Kids + hours of unsupervised computer time = Brilliance!

Kids + hours of unsupervised computer time = Brilliance!

I’ve discovered that letting my kids play on the computer unsupervised for hours is a great idea. I’m not sure if there is a lot of research on the benefits of excessive time on the computer, but my kids produce some amazing art when left to choose and experiment on their own. My son created this slideshow story of a day at the beach just before school this morning – I didn’t even know he could use this image capture program with a web cam… Anyway, he spent about 20 minutes posing and capturing images of himself acting out the scenes and then described them to me so I could write the subtitles.

One of the most important aspects about art education is allowing children the choice to create something that interests them. Without interest, kids won’t do their best – they will be bored and boredom does not mean they have ADD. This project by my son is a great example of how choice based art education works. My son had learned (from his dad) how to use the image capture program, then he was allowed to experiment with it and use his own ideas to express himself. No one told him what the theme should be or how it should look in the end – he chose. He was engaged and focused and really happy with the results.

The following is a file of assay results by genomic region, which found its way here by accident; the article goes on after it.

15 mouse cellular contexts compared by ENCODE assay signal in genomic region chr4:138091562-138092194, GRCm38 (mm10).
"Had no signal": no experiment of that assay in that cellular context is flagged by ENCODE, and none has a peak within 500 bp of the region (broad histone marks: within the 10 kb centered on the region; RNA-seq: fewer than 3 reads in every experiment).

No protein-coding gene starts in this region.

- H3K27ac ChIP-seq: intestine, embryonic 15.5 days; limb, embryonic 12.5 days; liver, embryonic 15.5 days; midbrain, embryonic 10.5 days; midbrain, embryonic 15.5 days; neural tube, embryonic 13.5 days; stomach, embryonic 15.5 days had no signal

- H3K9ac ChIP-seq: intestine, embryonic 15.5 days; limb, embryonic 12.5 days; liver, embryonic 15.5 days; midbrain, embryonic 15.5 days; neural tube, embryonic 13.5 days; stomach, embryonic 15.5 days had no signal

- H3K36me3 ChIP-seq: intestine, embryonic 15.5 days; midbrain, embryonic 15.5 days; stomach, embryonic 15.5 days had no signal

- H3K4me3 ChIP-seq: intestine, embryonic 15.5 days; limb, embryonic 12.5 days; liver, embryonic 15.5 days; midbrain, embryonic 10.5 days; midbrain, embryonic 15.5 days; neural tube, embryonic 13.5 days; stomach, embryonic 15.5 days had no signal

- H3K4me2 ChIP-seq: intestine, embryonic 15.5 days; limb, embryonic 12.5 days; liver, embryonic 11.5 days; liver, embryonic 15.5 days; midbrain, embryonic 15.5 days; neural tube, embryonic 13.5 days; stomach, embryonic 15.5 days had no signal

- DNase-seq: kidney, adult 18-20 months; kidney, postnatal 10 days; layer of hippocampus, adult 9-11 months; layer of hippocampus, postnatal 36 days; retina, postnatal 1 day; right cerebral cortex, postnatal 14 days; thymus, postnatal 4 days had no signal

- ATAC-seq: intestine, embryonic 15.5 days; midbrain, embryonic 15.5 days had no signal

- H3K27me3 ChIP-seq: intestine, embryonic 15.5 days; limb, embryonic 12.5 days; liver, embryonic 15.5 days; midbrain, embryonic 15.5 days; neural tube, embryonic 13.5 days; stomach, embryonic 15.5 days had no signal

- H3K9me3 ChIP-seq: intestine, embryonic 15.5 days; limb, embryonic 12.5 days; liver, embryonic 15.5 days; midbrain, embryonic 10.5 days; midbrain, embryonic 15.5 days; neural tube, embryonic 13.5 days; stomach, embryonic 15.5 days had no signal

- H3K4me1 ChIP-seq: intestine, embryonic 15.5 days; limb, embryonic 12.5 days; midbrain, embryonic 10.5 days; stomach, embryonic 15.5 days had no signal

All art education has standards that students are expected to be able to meet by the end of Elementary, Middle, and High school. There are nearly limitless ways to meet these standards, which allows art educators a huge amount of freedom with lessons – and students can meet the same standards even if they are working on different projects.

Let’s examine how many Michigan Visual Arts education standards are associated with this project:
At the Elementary level, students can be expected to be able to meet these standards (and more) in performing in art class:
1. Use materials, techniques, media technology, and processes to communicate ideas and experiences.
2. Use art materials and tools safely and responsibly.
3. Use visual characteristics and organizational principles of art to communicate ideas.
4. Be involved in the process and presentation of a final product or exhibit.

Also at the Elementary level, students can be expected to meet these (and more) standards in the actual creating of the artwork:

1. Apply knowledge of materials, techniques, and processes to create artwork.

2. Select and use subject matter, symbols and ideas to communicate meaning.

3 Use technology as a tool for creative expression.

I think that’s pretty good for a self-initiated art project by a five year old. Seriously, let them choose, let your kids amaze you with their imagination.

Here’s the finished piece: VincenzoBeach

Editor’s Note: “Hours of computer time “= 1/2 an hour . . . “Unsupervised” = 2 feet away